India has made it clear to China that peace and tranquillity in border areas are essential for the development of bilateral ties and that it can only be based on ”three mutuals” — mutual respect, mutual sensitivity and mutual interests, Foreign Secretary Harsh Vardhan Shringla said today.
He said as an immediate neighbour of Afghanistan, India is naturally concerned about the recent changes in that country and their implications for the region and that India’s friendship with Afghan people will continue to guide its approach in the future.
In an address at the sixth J P Morgan ”India Investor Summit”, Mr Shringla said the situation in India’s neighbourhood, particularly in Afghanistan, and with China on the eastern borders reminds us that while the new realities are making themselves felt, traditional security challenges remain.
Talking about “megatrends”, he listed the phenomenon of rebalancing in which global activity is moving towards Asia, the rise of China and the pressure on the international systems among others.
On New Delhi’s ties with Beijing, he said Chinese attempts over the last year to “unilaterally” alter the status quo in Ladakh have “seriously disturbed” peace and tranquillity in the border areas.
“These acts are in violation of our bilateral agreements and have inevitably impacted other aspects of the bilateral relationship,” he said, referring to the eastern Ladakh border standoff.
“We have made it clear to the Chinese side that peace and tranquillity in border areas are essential for the development of our relationship. Development of India-China relationship can only be based on ”three mutuals”- mutual respect, mutual sensitivity and mutual interests,” he added.
Mr Shringla said an essential basis for the largely positive trajectory of India-China relations during the last 40 years has been the agreement between the two countries to ensure peace and tranquillity in the border areas.
On the situation in Afghanistan, he referred to the recent UN Security Council resolution 2693 and said it demanded that Afghan territory should not be used for sheltering, training, planning or financing terrorist acts and also specifically refers to terrorists proscribed by the global body, including those from Lashkar-e-Taiba (LeT) and Jaish-e-Mohammed (JeM).
“As an immediate neighbour, we are naturally concerned about the recent changes within Afghanistan and their implications for us and the region,” Mr Shringla said.
The foreign secretary said India’s immediate focus was on the evacuation of its nationals from Afghanistan and that most of them were able to leave Kabul in August along with a number of Afghans, including minorities.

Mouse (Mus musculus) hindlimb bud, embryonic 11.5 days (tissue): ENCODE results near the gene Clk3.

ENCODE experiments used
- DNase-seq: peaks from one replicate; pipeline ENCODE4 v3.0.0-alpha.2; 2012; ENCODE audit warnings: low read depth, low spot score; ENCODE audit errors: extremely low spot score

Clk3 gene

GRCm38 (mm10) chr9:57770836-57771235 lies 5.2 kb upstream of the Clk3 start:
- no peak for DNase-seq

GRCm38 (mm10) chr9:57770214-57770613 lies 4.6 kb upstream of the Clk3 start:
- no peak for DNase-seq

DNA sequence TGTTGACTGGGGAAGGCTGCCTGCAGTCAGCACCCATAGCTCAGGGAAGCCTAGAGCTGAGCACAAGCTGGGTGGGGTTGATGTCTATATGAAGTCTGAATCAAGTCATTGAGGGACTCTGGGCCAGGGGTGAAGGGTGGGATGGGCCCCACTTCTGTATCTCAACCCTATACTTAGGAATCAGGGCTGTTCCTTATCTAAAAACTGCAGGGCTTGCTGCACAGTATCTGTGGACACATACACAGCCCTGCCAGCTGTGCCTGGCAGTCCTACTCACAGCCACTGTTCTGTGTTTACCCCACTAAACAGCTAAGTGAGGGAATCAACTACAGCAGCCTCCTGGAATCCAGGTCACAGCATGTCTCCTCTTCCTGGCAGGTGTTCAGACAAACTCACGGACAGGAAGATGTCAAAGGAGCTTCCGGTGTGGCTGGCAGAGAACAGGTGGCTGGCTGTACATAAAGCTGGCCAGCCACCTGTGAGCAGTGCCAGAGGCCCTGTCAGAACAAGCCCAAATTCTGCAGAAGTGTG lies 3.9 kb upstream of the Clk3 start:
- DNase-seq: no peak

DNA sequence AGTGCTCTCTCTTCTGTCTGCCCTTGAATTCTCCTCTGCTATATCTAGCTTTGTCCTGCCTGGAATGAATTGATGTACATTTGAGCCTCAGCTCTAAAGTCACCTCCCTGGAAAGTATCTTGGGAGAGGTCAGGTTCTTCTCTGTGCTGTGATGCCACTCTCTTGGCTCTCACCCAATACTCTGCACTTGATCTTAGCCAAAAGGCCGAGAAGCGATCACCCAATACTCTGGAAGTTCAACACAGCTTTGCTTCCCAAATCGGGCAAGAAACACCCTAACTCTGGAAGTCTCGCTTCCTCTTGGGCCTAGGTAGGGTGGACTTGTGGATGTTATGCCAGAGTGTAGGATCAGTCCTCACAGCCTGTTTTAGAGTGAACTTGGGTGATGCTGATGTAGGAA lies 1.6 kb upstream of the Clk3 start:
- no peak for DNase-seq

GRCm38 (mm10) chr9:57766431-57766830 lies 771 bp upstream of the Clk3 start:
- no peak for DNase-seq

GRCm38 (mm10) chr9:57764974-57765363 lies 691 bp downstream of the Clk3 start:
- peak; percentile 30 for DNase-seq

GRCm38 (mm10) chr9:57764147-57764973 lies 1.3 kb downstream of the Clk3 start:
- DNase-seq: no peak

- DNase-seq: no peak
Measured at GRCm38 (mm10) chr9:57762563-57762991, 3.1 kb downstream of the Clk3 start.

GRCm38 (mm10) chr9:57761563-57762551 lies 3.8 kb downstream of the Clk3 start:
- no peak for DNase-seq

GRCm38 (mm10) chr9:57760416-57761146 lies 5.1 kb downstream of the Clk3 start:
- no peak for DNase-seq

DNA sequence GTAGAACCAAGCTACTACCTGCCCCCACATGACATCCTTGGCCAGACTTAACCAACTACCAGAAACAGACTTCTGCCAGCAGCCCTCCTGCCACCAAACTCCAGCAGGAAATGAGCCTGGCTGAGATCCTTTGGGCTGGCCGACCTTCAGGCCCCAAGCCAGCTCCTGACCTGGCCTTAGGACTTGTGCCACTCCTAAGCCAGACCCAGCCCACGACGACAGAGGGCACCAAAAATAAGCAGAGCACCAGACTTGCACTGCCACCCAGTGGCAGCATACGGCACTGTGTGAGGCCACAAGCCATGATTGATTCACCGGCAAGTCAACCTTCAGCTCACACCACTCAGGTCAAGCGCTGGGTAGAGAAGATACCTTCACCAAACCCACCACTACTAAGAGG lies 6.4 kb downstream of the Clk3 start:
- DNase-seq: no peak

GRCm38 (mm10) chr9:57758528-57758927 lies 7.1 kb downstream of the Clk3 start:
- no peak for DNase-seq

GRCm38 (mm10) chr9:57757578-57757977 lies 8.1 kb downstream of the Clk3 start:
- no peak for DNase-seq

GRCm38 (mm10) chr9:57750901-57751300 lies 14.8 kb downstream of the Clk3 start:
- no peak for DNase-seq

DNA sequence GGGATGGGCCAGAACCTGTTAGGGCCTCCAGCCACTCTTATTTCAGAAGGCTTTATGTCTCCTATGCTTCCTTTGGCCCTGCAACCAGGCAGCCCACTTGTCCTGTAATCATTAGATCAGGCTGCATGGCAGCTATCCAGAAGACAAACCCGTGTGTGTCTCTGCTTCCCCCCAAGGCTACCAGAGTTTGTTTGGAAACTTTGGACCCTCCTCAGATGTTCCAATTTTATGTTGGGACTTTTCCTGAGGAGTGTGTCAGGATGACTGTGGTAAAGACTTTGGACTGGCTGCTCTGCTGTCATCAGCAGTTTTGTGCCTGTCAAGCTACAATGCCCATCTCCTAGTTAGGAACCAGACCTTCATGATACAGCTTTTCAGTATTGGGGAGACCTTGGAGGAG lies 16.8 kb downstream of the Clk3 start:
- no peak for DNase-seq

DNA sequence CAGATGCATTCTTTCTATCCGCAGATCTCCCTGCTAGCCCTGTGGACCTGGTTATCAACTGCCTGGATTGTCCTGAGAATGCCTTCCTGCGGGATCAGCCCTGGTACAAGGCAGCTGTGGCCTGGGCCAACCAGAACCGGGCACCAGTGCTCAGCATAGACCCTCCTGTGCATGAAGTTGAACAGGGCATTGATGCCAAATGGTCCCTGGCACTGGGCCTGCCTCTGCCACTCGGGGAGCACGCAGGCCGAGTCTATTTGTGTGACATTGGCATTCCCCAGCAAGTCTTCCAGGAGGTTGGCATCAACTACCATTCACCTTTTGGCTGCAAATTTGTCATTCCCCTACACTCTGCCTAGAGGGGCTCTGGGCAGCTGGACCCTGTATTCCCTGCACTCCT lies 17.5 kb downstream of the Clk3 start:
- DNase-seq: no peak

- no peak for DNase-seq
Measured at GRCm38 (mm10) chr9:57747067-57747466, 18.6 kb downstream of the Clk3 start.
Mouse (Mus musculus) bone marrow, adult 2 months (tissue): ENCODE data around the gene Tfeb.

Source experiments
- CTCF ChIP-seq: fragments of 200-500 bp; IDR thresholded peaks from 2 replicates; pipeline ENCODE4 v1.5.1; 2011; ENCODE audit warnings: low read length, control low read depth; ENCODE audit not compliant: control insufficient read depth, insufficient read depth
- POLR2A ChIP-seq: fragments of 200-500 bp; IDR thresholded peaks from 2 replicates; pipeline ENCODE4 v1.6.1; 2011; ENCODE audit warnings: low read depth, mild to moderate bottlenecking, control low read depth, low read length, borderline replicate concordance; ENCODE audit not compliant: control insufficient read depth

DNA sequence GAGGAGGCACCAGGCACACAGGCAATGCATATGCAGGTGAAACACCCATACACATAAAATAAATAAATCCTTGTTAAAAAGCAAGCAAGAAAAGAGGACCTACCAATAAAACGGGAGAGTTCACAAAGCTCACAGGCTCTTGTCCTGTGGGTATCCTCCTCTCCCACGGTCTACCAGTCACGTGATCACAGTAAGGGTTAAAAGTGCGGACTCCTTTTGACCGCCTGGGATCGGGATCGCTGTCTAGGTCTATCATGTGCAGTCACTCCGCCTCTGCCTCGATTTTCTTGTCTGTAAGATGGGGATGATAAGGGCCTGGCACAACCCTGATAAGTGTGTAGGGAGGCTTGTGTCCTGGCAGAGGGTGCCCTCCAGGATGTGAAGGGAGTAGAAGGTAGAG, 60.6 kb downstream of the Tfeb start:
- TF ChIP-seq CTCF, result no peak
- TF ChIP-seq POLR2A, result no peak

“However, this process could not be completed due to the security situation at the airport. Resumption of flights from Kabul airport is, therefore, a priority. We are closely monitoring the unfolding situation,” Mr Shringla said.
Elaborating on the UN Security Council resolution on Afghanistan, he noted that it was adopted under India’s presidency of the global body and that it comprehensively addressed the main pending issues relating to that country.
The foreign secretary said India is also monitoring developments related to the humanitarian needs of Afghanistan.
In UNDP’s assessment, there is an imminent threat of poverty levels rising in Afghanistan besides a threat of an imminent drought and a food security crisis, he said.
“It is important for the humanitarian assistance providers to be given unrestricted and direct access to Afghanistan,” the foreign secretary said.
He also underlined the need to ensure that the distribution of humanitarian assistance is done in a “non-discriminatory manner” to all sections of Afghan society.
“India’s approach to Afghanistan has been guided by our civilisational relationship with the Afghan people. We have extended over USD 3 billion as development assistance for the welfare of the people of Afghanistan,” he said.
Referring to the recent in-person Quad summit, Mr Shringla said the agenda of cooperation under this framework is constructive and diverse.
“The four Quad countries are engaged on issues of connectivity and infrastructure, emerging technologies, climate action, education, and most important of all, COVID-19 responses – which include vaccines collaboration, and resilient and reliable supply chains,” he said.
He said India is involved in multiple initiatives, within the framework of Quad and with Quad countries individually, on supply chain resilience.